ژن های مستعد برای اندازه گیری صفت اختلال بیش فعالی با کمبود توجه: یک مطالعه مقدماتی در یک نمونه غیر بالینی دوقلوها
|کد مقاله||سال انتشار||مقاله انگلیسی||ترجمه فارسی||تعداد کلمات|
|32698||2001||6 صفحه PDF||سفارش دهید||محاسبه نشده|
Publisher : Elsevier - Science Direct (الزویر - ساینس دایرکت)
Journal : Psychiatry Research, Volume 105, Issue 3, 31 December 2001, Pages 273–278
Attention deficit hyperactivity disorder (ADHD) is a highly heritable disorder, and molecular genetic studies are underway, with most researchers focusing on identifying susceptibility genes in clinical samples with ADHD. An alternative approach is to search for quantitative trait loci underlying the trait measure of ADHD in non-clinical samples. Positive findings of association of the dopamine transporter DAT1 480 bp allele (allele 10) and the DRD4 7 repeat allele with clinical ADHD have been previously reported. In this pilot study, we examined these polymorphisms in a selected population-based sample of twins (50 high scoring pairs, 42 low scoring pairs). There was a trend for an increase in the frequency of the dopamine receptor DRD4 7 repeat allele in the high-scoring concordant monozygotic twins (odds ratio=1.4). Although this result was not statistically significant, the frequency of the 7 repeat allele was similar to that reported for our clinic sample of ADHD patients drawn from the same geographical area. There was a non-significant trend for an increased frequency of the DAT1 allele 10 (odds ratio=1.3). These results suggest that a molecular genetic study based on a questionnaire-derived measure of ADHD in a non-clinical sample is feasible and the results appear to be comparable with those from studies of clinical cases. However, sample size and power are key issues to consider when using this approach.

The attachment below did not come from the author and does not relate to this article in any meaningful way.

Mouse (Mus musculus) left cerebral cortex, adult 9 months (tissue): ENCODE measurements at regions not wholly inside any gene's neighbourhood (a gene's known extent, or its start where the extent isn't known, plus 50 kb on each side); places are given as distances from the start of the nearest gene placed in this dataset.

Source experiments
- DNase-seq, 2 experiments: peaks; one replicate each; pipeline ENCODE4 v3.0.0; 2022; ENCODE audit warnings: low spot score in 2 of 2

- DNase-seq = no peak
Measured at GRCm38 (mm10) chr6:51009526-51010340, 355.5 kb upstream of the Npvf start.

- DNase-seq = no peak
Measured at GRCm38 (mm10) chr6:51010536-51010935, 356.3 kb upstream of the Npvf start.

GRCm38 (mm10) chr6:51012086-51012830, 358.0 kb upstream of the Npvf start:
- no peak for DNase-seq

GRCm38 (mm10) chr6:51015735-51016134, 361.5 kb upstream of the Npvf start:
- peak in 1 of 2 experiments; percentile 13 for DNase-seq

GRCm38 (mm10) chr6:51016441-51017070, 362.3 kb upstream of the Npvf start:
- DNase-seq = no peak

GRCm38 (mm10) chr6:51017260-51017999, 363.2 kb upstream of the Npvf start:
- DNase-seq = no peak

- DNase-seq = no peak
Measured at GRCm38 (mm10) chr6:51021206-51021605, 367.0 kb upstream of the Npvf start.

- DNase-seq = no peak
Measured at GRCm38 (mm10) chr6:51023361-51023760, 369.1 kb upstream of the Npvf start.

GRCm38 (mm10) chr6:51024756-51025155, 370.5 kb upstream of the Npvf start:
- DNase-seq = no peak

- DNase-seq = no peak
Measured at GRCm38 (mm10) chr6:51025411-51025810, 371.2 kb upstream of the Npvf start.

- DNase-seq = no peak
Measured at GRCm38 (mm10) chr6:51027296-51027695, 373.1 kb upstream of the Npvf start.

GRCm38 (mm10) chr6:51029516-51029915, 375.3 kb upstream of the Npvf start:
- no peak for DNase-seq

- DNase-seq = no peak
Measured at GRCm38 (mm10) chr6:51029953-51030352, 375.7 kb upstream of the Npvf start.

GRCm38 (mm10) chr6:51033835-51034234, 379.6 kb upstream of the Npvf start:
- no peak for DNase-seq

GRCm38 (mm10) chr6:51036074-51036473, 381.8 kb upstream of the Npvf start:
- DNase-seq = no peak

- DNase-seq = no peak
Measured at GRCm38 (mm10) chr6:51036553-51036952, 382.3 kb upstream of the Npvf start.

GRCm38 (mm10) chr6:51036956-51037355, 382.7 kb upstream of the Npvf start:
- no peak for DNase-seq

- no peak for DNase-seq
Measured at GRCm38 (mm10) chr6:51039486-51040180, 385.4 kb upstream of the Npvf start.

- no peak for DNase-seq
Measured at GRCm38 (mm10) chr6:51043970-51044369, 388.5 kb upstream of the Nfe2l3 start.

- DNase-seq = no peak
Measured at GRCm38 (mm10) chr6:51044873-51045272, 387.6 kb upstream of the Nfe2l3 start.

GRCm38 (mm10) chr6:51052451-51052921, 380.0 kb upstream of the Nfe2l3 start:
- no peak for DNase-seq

There is much evidence that attention deficit hyperactivity disorder (ADHD) is influenced by genetic factors, and molecular genetic studies of the clinical disorder are underway. An alternative approach to examining the genetic basis of ADHD is to search for quantitative trait loci (QTL) for ADHD defined as a quantitative trait rather than as a clinical disorder. There is much empirical support for viewing ADHD as a continuum. Twin studies of ADHD have consistently shown that ADHD defined as a continuum is highly heritable (Thapar et al., 1999) and that the genetic aetiology of extreme scores is similar to the contribution of genetic influences on normal variation (Levy et al., 1997). Moreover, ADHD also appears to act as a dimension in terms of its associated risk effects (Rutter et al., 1998). There has been increasing interest in methods aimed at identifying genes of small effect for quantitative traits (quantitative trait loci; QTL), in particular QTL linkage mapping strategies using sib pairs (Sham, 1998). Although extremely large sample sizes are required to detect QTL linkage, power can be greatly enhanced by selecting extreme concordant and discordant sib pairs (Risch and Zhang, 1996 and Sham, 1998). There is much less information on strategies for optimising statistical power using QTL association methods, although again sampling extremes is likely to increase the power to detect genes of small effect. However, a key question is, are the results of such studies that are based on non-clinical samples relevant to clinic patients with a rigorously defined disorder? In this pilot study we explored the feasibility of identifying susceptibility genes for ADHD defined as a trait measure in a sample selected from the general population. We examined the association of polymorphisms in the dopamine transporter DAT1 gene and the dopamine receptor DRD4 gene with ADHD symptom scores in a selected sample of twins. These two candidate genes were chosen on the grounds that positive association findings for DAT1 and DRD4 in clinic-derived samples of children who fulfil diagnostic criteria for ADHD have been frequently reported (Collier et al., 2000). This would allow us to compare findings for a trait measure of ADHD in a non-clinical sample with results from traditional clinic and diagnosis-based association studies. Findings for DAT1 (Cook et al., 1995) have been independently replicated (Daly et al., 1999, Waldman et al., 1998 and Curran et al., 2001), although there have also been a number of negative reports (Palmer et al., 1999; Swanson et al., 1998 and Holmes et al., 2000). Results for DRD4 have been more promising, with many positive findings reported (Barr et al., 2000, Smalley et al., 1999, Swanson et al., 1998, Faraone et al., 1999, Comings et al., 1999, Muglia et al., 2000, Sunohara et al., 2000 and Tahir et al., 2000). Some positive results have been reported with case control analysis but negative family-based findings (Rowe et al., 1998, Holmes et al., 2000 and Mill et al., 2001), but others have failed to detect any effects (Castellanos et al., 1998, Eisenberg et al., 2000, Hawi et al., 2000 and Kotler et al., 2000). A recent meta-analysis suggests that there is an association between the DRD4 7 repeat allele and clinical ADHD, but the size effect appears to be small (Faraone et al., 2001).